Our parish sprang from the vision of Father Michael O’Learey and the Missionaries of the Sacred Heart at our mother church, St Alban and St Stephen. In the 1950s, when our part of St Albans had very few houses, Fr O’Learey saw that there would be major developments here, and a parish would be needed. He bought land for our school, St Adrians, and then for the Church.
On 21 October 1959 Fr Joseph Gardner arrived as the first parish priest, saying Mass in the front hall of Iona House, a part of St Columba’s College. Once the school was built Mass was celebrated there.
On September 30 1962 the foundation stone was laid for the Church, and the first worship was at Easter 1964. From a worshipping community of a few dozen we have grown to an attendance of about 700.
A refuge for lepers was founded by Geoffrey, Abbot of St Albans (1119 – 1146). He bought a piece of land called Kingeshu, by the side of Watling Street, and already dedicated to St Julian, in what is now the area adjoining St Bartholomew’s Catholic Church.
King Henry II, whose reign began in 1154, agreed to pay the Hospice one penny per day for the care of the inmates, and by 1470 it had become a hospice of priests and lepers, following the rule of life set up at Pre, on the north side of St Albans and also on Watling Street.
By 1501 the Hospice had fallen into some disrepair and under use, and by 1507 it seems almost completely to have disappeared.
With the Reformation the land and any remaining buildings would have been sold to a local layman. The names of some of the owners over the years are known – Sir Richard Le of Sopwell, Evarad Digby, the Ellis family and then Admiral Killigrew in 1693. The admiral died in 1712, and the property passed through various hands until sold to a Mr Wilshire in 1820. His descendents were still owning the land in 1880, when Mr Gibbs published his History of Leper Hospices in St Albans.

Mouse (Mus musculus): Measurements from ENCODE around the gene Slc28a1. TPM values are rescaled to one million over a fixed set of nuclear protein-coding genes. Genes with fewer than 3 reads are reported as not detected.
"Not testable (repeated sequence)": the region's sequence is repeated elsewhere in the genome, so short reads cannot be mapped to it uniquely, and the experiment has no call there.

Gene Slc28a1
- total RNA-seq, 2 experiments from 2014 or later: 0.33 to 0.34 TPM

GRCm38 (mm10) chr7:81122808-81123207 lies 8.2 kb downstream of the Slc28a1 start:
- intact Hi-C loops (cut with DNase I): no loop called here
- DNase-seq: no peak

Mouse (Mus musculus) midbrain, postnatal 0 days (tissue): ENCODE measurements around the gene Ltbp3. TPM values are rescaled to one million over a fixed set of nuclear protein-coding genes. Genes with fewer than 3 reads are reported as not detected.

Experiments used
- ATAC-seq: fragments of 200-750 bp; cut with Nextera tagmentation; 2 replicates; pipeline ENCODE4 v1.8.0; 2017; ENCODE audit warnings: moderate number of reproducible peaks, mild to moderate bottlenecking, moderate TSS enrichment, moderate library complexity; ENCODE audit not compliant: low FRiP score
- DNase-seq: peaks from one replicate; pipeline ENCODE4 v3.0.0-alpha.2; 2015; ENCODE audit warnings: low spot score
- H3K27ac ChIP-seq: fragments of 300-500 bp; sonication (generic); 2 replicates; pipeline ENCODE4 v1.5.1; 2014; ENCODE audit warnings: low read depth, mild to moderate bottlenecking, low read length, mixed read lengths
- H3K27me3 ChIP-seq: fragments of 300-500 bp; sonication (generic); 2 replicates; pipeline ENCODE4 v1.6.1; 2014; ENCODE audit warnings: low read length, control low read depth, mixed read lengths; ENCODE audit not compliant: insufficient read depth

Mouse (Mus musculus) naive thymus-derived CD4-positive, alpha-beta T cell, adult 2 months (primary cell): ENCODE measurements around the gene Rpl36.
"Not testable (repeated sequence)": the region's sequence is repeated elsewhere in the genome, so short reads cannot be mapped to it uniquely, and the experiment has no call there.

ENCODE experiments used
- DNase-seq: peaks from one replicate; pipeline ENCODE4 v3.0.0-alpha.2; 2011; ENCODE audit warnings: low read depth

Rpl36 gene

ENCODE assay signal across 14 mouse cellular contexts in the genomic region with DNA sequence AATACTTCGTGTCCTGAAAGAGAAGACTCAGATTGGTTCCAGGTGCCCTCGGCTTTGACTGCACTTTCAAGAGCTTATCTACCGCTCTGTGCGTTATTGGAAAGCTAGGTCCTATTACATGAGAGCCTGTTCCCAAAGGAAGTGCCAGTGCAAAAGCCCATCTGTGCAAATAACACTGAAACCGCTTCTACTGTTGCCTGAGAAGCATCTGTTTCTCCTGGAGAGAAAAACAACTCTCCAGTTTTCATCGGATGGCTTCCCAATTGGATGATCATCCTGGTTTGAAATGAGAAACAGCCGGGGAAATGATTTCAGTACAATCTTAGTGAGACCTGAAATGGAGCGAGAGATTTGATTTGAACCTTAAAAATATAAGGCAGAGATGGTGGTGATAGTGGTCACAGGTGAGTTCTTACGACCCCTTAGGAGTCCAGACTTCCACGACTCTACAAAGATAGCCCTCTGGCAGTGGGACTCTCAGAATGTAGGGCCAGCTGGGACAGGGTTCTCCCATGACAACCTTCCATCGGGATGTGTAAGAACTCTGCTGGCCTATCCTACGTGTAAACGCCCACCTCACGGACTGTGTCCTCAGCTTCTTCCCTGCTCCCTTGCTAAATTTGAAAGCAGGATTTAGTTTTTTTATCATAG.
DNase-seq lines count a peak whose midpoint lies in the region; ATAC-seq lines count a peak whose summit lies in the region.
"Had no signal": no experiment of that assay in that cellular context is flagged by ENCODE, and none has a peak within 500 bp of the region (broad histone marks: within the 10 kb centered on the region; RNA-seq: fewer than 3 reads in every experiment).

Mr Gibbs tells us that the property then became St Julians Farm. While most of the original buildings disappeared and were replaced from time to time, the farm and hospice stood on what is now Tithe Barn Close and Robert Avenue.
The church for the Hospice stood some distance away, on the side of Watling Street, as Mr Gibbs’ book states, “by the side of the path from Watling Street to the gas works”. This path is now Vesta Avenue and Wilshire Avenue. But on which side of Watling Street did the church stand? The annals of the Hospice state that from time to time the lepers used to linger about on Watling Street, while crossing from their cells to the church, causing offence to passers-by (begging, one assumes). This caused strict rules as to dress and behaviour to be laid down in an attempt to curb the offence. This information puts the Leper Hospice Church on the same site as the current Catholic Church of St Bartholomew.
This can give rise to the speculation that, after a gap of four hundred years, a Catholic church has been built on a original site. All the available maps show the site was vacant until St Bartholomew’s church was built.
Owing to the habit of using all pre-Reformation sites as an easy quarry, all trace of he original building has vanished. But the suspected subsidence on the west side of the church could be due to being partly filled-in ancient trenches or a hedge line.
Tithe Barn Close gets it name from the Hospice’s tithe barn, which was pulled down only a few years ago.
The evidence linked to the subsidence could also mean that the old grave yard attached to the church for the lepers might have stretched as far as our present site. Hence the poor ground.
There is further information about the leper hospice here: http://www.british-history.ac.uk/vch/herts/vol4/pp464-467
(Researched and written by Tony Pratt)
Further information about the Church is available here: http://taking-stock.org.uk/Home/Dioceses/Archdiocese-of-Westminster/St-Albans-South-St-Bartholomew